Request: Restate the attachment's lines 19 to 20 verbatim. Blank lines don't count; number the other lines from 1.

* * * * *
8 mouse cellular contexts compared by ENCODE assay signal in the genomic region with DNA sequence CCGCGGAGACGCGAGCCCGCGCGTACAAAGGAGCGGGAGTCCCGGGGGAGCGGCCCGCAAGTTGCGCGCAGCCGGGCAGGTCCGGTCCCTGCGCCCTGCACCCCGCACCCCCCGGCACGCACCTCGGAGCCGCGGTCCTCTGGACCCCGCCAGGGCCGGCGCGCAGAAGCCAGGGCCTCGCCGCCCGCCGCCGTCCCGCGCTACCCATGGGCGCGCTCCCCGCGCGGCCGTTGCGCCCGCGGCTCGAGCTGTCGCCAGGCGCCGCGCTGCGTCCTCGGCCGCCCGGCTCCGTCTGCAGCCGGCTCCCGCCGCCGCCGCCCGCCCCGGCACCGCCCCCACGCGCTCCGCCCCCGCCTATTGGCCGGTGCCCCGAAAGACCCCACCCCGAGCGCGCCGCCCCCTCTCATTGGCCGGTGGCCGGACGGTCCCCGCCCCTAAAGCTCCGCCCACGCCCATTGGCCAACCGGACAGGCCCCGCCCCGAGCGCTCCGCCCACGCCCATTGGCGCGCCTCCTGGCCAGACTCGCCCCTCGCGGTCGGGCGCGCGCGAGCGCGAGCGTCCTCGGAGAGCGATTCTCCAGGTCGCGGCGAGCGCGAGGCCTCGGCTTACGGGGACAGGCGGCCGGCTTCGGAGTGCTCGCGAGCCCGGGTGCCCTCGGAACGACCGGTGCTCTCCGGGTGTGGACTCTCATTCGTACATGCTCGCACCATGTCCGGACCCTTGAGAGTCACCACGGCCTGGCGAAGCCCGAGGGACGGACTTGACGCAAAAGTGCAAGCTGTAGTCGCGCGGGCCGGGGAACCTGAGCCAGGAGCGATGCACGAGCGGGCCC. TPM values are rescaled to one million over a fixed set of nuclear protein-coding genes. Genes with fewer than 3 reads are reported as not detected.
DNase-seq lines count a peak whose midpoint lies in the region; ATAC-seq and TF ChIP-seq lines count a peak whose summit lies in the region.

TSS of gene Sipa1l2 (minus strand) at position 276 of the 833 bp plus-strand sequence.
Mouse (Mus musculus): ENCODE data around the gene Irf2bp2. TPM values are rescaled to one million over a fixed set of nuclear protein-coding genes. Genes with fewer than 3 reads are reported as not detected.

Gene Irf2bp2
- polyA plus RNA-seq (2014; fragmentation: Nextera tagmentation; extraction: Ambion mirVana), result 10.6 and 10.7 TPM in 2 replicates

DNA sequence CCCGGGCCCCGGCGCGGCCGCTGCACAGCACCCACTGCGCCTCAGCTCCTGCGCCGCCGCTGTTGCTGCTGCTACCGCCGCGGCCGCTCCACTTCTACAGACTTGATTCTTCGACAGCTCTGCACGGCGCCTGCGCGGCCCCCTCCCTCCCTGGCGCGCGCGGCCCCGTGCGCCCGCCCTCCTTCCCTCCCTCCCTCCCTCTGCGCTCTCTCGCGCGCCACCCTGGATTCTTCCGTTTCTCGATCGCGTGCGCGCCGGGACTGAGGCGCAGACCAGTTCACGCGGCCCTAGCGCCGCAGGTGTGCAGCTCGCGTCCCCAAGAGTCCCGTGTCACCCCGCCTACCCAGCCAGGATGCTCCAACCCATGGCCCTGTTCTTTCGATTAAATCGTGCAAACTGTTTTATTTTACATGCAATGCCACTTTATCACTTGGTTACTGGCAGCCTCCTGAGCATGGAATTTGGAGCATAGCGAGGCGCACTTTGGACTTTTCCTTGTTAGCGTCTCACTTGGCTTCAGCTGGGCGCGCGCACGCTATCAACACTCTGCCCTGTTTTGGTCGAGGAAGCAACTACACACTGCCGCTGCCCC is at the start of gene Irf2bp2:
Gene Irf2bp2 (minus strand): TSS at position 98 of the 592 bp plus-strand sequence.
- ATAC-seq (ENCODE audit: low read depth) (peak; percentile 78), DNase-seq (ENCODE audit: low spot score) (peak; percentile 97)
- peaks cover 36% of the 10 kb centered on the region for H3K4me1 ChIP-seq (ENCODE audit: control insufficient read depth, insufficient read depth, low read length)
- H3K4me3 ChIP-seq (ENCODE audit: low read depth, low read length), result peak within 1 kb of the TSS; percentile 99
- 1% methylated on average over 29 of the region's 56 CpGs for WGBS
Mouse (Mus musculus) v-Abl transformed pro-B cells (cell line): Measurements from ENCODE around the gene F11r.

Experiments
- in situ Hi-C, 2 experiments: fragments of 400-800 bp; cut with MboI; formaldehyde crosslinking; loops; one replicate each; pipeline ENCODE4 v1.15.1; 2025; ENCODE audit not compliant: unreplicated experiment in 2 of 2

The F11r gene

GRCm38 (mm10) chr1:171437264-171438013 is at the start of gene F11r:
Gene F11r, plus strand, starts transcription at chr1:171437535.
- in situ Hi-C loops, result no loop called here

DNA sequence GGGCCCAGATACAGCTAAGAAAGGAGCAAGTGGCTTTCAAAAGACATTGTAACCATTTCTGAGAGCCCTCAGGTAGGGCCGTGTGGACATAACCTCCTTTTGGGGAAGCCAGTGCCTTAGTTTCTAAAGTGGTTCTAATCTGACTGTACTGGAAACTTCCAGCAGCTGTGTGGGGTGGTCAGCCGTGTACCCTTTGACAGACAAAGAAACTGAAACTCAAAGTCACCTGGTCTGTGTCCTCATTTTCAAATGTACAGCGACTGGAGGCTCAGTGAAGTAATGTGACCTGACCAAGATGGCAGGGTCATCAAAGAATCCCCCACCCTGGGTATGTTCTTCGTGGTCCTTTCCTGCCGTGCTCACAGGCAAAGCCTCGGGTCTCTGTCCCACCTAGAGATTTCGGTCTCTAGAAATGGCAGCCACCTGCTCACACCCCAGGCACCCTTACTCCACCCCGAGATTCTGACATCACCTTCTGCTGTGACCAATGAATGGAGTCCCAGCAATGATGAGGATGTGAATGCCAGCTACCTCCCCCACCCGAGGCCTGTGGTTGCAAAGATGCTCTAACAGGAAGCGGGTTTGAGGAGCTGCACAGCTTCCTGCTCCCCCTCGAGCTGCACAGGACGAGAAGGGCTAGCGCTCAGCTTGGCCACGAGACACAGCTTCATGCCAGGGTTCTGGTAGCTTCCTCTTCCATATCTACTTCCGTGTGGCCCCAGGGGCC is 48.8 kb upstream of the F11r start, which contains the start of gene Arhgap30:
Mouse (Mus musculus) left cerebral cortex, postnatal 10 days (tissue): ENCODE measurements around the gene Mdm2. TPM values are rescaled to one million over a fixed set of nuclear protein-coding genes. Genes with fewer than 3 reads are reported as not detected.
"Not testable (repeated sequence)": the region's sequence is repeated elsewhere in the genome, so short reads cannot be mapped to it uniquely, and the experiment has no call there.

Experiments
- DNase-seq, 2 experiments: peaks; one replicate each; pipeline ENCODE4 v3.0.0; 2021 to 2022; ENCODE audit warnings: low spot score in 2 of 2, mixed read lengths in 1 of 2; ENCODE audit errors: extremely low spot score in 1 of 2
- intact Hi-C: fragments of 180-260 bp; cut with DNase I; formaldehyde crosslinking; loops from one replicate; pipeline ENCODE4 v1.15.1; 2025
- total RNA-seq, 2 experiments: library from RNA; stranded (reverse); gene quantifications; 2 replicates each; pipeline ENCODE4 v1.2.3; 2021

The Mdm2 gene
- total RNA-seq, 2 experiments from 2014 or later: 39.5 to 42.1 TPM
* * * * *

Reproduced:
- in situ Hi-C loops, result no loop called here

DNA sequence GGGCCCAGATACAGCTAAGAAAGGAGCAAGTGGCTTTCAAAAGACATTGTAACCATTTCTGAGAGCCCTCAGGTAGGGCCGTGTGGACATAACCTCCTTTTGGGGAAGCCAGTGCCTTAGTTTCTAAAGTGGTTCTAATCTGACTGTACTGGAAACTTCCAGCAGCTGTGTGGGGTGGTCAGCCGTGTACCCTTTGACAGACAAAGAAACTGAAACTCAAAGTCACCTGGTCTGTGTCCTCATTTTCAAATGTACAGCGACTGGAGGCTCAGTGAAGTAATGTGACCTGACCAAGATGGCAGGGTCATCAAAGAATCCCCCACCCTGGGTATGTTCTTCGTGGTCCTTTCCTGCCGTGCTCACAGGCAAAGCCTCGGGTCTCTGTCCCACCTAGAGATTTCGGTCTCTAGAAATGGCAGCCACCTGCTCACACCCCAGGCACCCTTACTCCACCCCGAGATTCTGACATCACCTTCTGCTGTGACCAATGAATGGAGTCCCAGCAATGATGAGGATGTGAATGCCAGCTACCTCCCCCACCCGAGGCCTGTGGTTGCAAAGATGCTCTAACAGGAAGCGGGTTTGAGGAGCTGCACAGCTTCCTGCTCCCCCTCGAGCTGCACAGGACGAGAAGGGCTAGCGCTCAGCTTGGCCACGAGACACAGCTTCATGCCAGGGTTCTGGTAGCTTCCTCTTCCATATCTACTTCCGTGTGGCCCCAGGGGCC is 48.8 kb upstream of the F11r start, which contains the start of gene Arhgap30: